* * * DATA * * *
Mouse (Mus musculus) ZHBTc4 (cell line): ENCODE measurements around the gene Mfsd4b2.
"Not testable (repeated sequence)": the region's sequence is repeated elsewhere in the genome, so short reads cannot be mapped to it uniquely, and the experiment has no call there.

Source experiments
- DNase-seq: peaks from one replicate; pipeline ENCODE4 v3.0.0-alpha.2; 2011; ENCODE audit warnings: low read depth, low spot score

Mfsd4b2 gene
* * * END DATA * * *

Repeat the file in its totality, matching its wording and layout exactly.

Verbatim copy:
Mouse (Mus musculus) ZHBTc4 (cell line): ENCODE measurements around the gene Mfsd4b2.
"Not testable (repeated sequence)": the region's sequence is repeated elsewhere in the genome, so short reads cannot be mapped to it uniquely, and the experiment has no call there.

Source experiments
- DNase-seq: peaks from one replicate; pipeline ENCODE4 v3.0.0-alpha.2; 2011; ENCODE audit warnings: low read depth, low spot score

Mfsd4b2 gene